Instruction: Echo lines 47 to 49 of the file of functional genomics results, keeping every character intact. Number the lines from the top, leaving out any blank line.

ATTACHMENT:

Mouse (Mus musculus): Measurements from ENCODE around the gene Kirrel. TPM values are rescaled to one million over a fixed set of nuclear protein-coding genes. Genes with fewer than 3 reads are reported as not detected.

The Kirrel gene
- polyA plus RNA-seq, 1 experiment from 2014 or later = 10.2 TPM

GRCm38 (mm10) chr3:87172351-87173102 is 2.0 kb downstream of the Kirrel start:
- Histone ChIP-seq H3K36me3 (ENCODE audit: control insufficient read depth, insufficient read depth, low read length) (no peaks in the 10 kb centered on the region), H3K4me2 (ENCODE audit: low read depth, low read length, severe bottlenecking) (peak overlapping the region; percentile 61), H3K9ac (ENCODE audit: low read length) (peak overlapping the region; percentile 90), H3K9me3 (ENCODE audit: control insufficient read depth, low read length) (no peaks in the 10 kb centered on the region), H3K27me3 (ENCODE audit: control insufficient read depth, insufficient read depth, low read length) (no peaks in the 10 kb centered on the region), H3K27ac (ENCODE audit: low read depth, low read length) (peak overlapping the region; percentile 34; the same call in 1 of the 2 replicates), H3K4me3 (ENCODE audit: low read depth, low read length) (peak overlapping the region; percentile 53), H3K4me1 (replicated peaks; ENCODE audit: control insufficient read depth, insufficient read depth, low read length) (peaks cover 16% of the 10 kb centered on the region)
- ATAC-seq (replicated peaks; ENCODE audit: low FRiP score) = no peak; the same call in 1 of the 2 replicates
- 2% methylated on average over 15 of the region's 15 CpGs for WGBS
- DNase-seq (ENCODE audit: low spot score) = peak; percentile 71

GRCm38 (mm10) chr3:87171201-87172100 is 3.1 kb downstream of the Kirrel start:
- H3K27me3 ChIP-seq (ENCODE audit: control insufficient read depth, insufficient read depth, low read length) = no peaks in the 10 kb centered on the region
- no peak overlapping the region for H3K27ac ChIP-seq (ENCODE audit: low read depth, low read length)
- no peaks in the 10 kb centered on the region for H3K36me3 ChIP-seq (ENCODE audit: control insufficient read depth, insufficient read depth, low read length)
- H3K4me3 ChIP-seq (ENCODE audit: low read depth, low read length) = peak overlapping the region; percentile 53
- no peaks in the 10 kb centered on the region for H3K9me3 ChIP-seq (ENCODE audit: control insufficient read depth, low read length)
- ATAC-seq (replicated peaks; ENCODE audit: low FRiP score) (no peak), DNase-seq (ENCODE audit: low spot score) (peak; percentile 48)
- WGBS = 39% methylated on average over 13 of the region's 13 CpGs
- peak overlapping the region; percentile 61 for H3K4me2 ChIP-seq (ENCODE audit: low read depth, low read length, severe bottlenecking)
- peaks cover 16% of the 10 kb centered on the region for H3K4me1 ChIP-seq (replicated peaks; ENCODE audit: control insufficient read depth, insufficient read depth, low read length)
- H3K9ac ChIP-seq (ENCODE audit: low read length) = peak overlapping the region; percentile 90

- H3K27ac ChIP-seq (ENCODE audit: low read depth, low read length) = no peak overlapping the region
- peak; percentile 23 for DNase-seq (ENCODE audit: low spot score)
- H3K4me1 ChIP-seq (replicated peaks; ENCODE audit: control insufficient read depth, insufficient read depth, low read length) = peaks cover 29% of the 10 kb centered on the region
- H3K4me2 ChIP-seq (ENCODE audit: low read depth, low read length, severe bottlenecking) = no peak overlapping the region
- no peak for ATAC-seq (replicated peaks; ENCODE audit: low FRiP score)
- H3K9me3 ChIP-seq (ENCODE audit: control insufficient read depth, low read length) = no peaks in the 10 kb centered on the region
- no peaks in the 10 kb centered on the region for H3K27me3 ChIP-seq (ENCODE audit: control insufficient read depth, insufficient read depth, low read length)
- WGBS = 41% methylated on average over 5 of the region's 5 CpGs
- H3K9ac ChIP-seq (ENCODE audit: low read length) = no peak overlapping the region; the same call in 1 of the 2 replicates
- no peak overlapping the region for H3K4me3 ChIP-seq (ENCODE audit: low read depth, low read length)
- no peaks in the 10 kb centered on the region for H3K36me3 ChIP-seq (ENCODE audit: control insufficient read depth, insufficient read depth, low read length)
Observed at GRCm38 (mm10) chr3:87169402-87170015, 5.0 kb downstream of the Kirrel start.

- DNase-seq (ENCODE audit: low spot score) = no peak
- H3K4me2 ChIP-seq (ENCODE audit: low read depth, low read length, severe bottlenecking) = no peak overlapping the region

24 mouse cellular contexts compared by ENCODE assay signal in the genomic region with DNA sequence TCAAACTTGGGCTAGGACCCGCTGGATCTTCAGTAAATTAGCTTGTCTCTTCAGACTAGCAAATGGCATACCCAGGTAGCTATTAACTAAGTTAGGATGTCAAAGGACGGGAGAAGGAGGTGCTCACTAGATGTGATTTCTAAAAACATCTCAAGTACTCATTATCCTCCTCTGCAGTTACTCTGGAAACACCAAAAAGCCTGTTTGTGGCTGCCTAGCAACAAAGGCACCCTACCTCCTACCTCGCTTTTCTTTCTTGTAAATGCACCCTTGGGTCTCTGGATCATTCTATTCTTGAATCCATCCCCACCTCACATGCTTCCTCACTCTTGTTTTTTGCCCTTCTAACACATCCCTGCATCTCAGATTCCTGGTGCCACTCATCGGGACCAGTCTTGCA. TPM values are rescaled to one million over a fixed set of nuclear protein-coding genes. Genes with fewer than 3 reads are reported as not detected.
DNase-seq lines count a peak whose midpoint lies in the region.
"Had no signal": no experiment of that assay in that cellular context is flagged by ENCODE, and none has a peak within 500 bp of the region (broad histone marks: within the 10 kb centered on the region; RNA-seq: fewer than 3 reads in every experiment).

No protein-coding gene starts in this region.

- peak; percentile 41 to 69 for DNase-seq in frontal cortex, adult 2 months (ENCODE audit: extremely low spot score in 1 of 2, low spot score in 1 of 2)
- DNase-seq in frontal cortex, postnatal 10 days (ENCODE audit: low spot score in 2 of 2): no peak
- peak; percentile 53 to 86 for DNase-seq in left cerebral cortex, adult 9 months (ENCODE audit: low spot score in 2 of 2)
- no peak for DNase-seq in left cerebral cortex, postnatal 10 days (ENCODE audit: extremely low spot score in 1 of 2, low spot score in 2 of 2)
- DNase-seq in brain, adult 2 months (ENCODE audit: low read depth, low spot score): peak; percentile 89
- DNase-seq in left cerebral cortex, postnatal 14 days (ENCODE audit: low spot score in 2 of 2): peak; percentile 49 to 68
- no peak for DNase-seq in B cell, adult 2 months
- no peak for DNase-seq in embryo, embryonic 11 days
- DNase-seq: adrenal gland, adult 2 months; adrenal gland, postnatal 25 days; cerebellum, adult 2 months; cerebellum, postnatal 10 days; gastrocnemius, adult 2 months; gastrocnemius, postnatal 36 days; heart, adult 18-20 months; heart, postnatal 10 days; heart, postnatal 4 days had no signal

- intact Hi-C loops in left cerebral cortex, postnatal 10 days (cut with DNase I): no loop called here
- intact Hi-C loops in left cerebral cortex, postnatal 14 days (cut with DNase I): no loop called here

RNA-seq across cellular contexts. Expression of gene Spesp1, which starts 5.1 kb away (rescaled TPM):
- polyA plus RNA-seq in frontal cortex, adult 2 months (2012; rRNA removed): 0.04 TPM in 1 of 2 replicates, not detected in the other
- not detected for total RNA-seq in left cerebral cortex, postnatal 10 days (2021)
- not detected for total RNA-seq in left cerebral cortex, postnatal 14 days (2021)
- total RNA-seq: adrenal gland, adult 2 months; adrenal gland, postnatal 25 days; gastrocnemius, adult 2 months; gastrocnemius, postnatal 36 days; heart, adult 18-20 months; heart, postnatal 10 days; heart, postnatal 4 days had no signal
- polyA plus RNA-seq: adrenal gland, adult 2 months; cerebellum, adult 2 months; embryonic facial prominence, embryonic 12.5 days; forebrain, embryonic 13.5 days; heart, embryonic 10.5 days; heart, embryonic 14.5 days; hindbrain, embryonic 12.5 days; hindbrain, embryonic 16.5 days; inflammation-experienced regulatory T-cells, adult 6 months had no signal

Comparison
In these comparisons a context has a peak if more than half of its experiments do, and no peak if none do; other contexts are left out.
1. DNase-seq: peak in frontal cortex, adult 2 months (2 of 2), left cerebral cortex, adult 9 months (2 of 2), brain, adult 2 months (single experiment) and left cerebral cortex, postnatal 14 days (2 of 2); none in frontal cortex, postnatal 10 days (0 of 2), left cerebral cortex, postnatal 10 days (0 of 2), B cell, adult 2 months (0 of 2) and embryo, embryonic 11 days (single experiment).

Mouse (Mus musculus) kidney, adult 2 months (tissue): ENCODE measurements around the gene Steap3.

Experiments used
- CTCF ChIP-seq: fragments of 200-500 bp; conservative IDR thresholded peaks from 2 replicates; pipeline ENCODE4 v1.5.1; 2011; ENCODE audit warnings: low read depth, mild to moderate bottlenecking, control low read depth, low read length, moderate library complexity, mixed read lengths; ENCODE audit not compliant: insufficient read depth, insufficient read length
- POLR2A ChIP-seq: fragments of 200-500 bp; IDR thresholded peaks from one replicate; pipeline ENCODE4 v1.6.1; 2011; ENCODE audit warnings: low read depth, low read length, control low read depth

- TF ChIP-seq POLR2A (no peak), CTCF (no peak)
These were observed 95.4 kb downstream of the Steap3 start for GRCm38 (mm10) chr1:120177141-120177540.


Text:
- intact Hi-C loops in left cerebral cortex, postnatal 10 days (cut with DNase I): no loop called here
- intact Hi-C loops in left cerebral cortex, postnatal 14 days (cut with DNase I): no loop called here

RNA-seq across cellular contexts. Expression of gene Spesp1, which starts 5.1 kb away (rescaled TPM):